impacts only what are considered by the Certifying organisation to
be the major ones.
In other words, Type 1 ecolabels do not undertake a
'cradle to grave' analysis or Life Cycle
Assessment of all impacts of the product.
ISO defines these as 'voluntary, multiple criteria based
practitioner programs that award labels claiming overall
environmental preference of a product within a particular category,
based on life cycle considerations'. Product criteria are defined
as 'a set of quantitative and qualitative technical requirements
that the applicant, product or product category shall meet to be
awarded an environmental label'.
The criteria are set by an independent body with input from a
range of stakeholders and advisory and expert committees. This sets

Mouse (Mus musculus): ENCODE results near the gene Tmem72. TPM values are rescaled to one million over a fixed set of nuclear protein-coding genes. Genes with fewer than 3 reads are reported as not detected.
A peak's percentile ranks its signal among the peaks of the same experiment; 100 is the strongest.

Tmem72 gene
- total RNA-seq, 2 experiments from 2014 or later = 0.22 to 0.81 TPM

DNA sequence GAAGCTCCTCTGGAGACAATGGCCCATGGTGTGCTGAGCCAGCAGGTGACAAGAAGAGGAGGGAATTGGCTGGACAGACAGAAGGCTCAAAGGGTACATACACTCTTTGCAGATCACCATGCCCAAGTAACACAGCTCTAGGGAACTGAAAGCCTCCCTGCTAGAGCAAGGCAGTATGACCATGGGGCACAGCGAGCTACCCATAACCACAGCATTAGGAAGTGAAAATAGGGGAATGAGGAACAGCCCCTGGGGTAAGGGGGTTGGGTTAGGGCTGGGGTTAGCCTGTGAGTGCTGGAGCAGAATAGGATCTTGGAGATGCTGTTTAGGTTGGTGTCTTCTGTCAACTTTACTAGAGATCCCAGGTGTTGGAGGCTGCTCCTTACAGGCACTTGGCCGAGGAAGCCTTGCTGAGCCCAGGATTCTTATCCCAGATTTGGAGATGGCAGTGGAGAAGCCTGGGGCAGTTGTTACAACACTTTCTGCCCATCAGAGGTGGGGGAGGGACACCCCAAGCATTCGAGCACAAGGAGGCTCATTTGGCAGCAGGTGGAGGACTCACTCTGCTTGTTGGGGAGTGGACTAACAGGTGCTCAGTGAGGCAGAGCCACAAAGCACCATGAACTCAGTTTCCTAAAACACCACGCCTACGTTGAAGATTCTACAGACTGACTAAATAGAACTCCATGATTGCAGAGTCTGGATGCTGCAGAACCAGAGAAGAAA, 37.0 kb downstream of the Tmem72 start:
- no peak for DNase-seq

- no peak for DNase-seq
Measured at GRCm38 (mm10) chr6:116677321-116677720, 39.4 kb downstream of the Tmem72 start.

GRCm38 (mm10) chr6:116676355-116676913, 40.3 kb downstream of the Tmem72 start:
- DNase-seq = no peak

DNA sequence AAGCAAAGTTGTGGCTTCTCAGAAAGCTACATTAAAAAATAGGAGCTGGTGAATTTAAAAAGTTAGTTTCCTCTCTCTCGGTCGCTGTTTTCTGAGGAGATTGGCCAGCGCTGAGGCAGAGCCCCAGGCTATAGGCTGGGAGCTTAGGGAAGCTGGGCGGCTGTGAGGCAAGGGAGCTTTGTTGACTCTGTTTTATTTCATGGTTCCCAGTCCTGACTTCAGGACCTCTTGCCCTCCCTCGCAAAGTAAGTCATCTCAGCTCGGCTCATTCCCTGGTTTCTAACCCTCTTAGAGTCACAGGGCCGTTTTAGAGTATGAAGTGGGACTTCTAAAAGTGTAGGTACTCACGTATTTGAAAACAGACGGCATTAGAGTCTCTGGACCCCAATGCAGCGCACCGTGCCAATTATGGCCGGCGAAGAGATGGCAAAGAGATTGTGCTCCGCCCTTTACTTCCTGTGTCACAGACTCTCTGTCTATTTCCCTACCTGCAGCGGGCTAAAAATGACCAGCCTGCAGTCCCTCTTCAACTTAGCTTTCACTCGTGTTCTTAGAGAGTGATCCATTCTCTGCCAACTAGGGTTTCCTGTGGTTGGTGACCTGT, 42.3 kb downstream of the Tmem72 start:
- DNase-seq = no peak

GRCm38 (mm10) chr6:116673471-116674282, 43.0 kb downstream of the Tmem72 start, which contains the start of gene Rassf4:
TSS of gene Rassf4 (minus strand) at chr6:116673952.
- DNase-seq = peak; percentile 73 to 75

down a defined procedure along which product criteria are developed
While ecospecifier's GreenTag™ ecolabel is a true Type 1
Mark, it does not just award a single label but rates a
product compared to a Business as Usual (worst case) product
commonly available and does so by creating an Ecopoint score using
fully detailed and audited life cycle assessment and additional
criteria not measured by LCA such as:
- Building Synergy
- Biodiversity (Timber Certification)
- More detailed Health and Ecotoxicity criteria than either
- Corporate Social Responsibility
Informative environmental self-declaration
These are environmental
claims made about goods by their manufacturers, importers or
distributors. They are not independently verified, do not use